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Transform your Christmas leftovers: Part III

Chrissy Dupé

It’s time to lift your game and prepare to turn what’s left of the Christmas aftermath into drool-worthy dishes that’ll keep that festive smile on your dial for a little longer.

Did you miss the last two instalments? Find out how to transform leftover turkey, salmon, stone fruit and roast veggies into delicious dishes with Part One and Part Two of our Christmas Leftovers series.

Here are the last two ways to nail sustainability in the silly season and throw less leftovers out!

Croque Monsieur Bake

Croque_monsieur

There really is no meat more wondrous (or more delicious) than that magical, succulent beast: The Pig. Leftover ham is totally versatile though, right? I mean, ham sandwiches and ham on toast are the bomb!

Umm yeah, the first 10 times you eat them. Then you want to throw them at the wall. Why not make this ham and cheese sandwich on steroids instead? It’s basically a ham and cheese lasagne. You’re welcome. 

INGREDIENTS

  • 8 slices of thick white bread (crusts on), halved diagonally
  • 8 slices of leftover Christmas ham, halved
  • 200g gruyère cheese, grated
  • 3 eggs
  • 75ml full cream milk
  • ¼ tsp salt
  • Dill pickles or baby cornichon, to serve

Béchamel sauce

  • 100g butter (melted)
  • 2 tbsp plain flour
  • 325ml full cream milk
  • ½ tsp grated nutmeg
  • 1½ tbsp seeded mustard
  • ½ tsp sea salt

Method

For the béchamel sauce

1. Melt butter in a saucepan over medium heat until it starts to foam (about two mins).

2. Add the flour and stir to incorporate until the mixture starts to become foamy (about three mins). Incorporate milk gradually, stirring until smooth, then keep cooking on low­-medium heat for around three minutes. 3. Remove from the heat and stir in seeded mustard, nutmeg and salt. Set aside to rest, covered.

To assemble

1. Toast the bread slices until they’re a light golden colour. This will give the bake a little more crunch when cooked. Whisk the milk, eggs and salt together in a medium bowl and set aside. 2. Layer the toasted bread slices in a lightly greased terrine dish or baking tray, starting with a layer of bread, then béchamel sauce, then ham, then Gruyere cheese. Repeat layering until there is about 2cm of space left at the top of the dish. Reserve enough béchamel and cheese for the top!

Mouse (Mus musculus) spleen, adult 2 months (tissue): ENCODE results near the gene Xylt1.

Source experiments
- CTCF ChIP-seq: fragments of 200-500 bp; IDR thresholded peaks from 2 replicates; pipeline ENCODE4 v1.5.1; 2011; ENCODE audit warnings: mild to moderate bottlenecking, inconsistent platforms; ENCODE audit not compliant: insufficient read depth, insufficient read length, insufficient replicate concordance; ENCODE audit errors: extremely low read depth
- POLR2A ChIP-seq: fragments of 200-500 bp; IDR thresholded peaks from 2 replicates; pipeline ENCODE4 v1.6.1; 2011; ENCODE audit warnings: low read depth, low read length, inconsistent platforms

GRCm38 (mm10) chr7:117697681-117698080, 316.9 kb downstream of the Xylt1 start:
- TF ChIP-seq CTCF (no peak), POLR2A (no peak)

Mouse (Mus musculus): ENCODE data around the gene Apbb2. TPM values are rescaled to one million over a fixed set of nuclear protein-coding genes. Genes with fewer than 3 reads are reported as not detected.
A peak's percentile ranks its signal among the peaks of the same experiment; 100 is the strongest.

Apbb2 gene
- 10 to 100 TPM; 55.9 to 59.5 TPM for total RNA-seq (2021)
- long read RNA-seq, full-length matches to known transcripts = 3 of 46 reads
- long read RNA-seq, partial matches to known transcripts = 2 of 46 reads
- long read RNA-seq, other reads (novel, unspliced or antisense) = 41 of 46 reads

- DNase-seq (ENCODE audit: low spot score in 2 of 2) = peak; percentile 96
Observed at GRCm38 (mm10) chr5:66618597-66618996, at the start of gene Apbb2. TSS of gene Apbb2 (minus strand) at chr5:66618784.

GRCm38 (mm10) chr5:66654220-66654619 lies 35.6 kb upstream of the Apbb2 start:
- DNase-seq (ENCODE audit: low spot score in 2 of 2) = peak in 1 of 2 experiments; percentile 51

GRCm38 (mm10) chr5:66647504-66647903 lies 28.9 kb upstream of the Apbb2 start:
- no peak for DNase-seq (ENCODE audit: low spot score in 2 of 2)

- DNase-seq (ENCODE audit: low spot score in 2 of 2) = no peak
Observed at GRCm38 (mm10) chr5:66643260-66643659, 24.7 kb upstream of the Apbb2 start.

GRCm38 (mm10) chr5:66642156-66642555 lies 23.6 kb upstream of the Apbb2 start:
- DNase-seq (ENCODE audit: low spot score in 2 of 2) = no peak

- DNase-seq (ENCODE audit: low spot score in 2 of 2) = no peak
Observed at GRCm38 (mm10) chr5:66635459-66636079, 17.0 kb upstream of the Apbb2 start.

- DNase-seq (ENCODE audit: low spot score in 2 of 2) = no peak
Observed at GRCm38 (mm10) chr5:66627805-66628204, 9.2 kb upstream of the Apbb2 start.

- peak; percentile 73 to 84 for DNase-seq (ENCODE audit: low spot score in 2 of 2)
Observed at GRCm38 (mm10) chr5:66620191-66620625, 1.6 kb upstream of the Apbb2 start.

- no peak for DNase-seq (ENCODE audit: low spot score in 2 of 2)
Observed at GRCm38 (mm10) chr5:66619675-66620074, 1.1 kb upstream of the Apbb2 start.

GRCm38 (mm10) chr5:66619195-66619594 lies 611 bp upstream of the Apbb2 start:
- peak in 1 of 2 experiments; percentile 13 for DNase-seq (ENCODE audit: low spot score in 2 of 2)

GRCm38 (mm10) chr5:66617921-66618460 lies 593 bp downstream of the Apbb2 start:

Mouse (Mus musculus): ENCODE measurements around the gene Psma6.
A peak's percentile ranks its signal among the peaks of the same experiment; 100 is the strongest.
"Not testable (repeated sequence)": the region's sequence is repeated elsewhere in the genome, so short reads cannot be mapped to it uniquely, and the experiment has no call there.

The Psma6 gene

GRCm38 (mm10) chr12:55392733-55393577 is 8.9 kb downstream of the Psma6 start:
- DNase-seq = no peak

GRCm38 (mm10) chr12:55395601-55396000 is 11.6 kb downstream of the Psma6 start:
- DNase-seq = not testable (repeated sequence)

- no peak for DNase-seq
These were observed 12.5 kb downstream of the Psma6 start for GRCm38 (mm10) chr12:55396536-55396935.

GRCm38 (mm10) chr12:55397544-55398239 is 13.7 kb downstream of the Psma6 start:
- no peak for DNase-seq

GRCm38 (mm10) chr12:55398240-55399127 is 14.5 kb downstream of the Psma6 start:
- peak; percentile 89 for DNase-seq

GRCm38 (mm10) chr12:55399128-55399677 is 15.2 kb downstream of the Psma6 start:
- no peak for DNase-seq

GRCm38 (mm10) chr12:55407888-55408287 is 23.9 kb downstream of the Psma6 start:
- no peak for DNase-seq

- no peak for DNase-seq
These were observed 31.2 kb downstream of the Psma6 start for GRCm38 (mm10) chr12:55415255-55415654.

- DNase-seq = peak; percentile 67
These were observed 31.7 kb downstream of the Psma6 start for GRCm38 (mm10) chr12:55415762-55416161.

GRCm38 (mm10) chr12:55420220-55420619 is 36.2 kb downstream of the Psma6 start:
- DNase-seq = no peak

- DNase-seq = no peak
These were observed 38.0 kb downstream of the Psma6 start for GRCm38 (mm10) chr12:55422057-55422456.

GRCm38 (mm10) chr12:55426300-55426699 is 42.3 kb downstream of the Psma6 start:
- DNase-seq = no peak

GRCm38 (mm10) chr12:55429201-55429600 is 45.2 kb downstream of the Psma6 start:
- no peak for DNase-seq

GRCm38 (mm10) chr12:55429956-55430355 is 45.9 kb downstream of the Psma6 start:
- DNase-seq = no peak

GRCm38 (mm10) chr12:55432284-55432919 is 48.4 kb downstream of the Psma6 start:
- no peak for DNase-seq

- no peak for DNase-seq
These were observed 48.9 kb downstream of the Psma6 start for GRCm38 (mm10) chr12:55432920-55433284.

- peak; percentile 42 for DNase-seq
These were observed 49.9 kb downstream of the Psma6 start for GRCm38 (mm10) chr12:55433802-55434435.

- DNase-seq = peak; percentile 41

3. Pour the milk, egg and salt mixture in, taking care not to fill the dish right to the top. Top with the remaining béchamel sauce, a sprinkling of Gruyere and some fresh, grated nutmeg. Refrigerate and let the bread soak up the egg mixture for at least two hours or overnight.

To cook

1. Remove the bake from the fridge and preheat the oven to 200C (180C fan­forced). Cook for around 20-­25 minutes or until the top is golden and crispy.

Serve with dill pickles or baby cornichon.

Christmas Pudding Pops

pudding_pops_2

Love it or hate it, Christmas pudding is the cornerstone of the Christmas table. And there’s always some hanging around after the main event. So why not turn it into these fun, yummy pudding pops.

Both the kids and the adults will love them and you can make a big batch of the ice-cream and eat it out of the tub once the pops disappear (oh, I mean, I didn’t do that, but you probably could).

INGREDIENTS

  • 200g Christmas pudding, crumbled
  • ½ tub vanilla ice ­cream, softened for around 20­-30 mins (low fat ice­cream works best as it contains more water so freezes faster, making it easier to remove from moulds)
  • 5 Oreos or other cookies, crushed

Method

1. Stir the crumbled pudding and crushed Oreos into the softened ice­cream, mixing well to combine.

2. Fill the popsicle moulds with the ice­cream mixture and freeze for at least four hours or overnight.

3. When ice­cream is set, run each mould under warm water for about 20 seconds before carefully removing from the moulds.

Serve straight away!

 

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Chrissy Dupé

Chrissy is a lover of lists and a self-confessed control freak. Her mission is to help other women with a strong need to be in control learn how to harness the power of their inner control freak and use it for good. Having lived through the devastation that being control freak without focus brings, and going out the other side stronger, Chrissy developed a series of hands-on, zero ‘fluff’ programs to help women control their freak, instead of letting it run them into the ground. Her philosophy is based on the little-known fact that control freaks are actually born for greatness… and that without them, the world would fall into disorganised chaos. You can find out more at www.controlyourfreak.com.

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